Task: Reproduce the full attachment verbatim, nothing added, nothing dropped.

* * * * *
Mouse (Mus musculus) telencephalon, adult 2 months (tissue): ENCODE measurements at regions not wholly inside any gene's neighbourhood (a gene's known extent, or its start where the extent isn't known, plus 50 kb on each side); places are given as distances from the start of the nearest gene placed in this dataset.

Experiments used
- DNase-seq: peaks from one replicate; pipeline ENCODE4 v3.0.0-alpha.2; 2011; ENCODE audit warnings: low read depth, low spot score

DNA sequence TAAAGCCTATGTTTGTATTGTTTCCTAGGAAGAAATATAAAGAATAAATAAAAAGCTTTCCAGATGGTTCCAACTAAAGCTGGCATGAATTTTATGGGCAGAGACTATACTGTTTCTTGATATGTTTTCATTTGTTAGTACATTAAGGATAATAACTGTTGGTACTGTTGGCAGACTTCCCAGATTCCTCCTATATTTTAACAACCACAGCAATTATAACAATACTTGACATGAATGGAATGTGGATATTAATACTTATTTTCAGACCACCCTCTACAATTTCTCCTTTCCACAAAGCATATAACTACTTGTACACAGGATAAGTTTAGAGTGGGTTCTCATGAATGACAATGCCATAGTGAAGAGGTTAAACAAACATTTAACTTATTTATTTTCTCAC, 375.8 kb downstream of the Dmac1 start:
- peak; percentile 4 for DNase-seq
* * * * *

Mouse (Mus musculus) telencephalon, adult 2 months (tissue): ENCODE measurements at regions not wholly inside any gene's neighbourhood (a gene's known extent, or its start where the extent isn't known, plus 50 kb on each side); places are given as distances from the start of the nearest gene placed in this dataset.

Experiments used
- DNase-seq: peaks from one replicate; pipeline ENCODE4 v3.0.0-alpha.2; 2011; ENCODE audit warnings: low read depth, low spot score

DNA sequence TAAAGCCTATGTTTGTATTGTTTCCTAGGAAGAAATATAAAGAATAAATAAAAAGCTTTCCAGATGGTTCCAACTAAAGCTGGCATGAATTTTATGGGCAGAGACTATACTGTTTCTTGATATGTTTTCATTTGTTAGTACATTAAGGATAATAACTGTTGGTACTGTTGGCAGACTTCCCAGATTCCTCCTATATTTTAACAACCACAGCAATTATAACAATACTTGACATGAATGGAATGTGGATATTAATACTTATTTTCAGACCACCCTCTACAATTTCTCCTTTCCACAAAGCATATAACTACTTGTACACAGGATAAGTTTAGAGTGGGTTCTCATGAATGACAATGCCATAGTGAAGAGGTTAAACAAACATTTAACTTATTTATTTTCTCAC, 375.8 kb downstream of the Dmac1 start:
- peak; percentile 4 for DNase-seq